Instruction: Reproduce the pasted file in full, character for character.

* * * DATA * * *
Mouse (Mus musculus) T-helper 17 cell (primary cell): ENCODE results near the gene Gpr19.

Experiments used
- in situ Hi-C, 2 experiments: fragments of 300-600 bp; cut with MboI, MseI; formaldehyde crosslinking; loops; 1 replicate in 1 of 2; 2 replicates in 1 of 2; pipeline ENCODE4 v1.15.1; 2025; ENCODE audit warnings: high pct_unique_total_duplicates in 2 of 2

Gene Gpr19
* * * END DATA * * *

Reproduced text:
Mouse (Mus musculus) T-helper 17 cell (primary cell): ENCODE results near the gene Gpr19.

Experiments used
- in situ Hi-C, 2 experiments: fragments of 300-600 bp; cut with MboI, MseI; formaldehyde crosslinking; loops; 1 replicate in 1 of 2; 2 replicates in 1 of 2; pipeline ENCODE4 v1.15.1; 2025; ENCODE audit warnings: high pct_unique_total_duplicates in 2 of 2

Gene Gpr19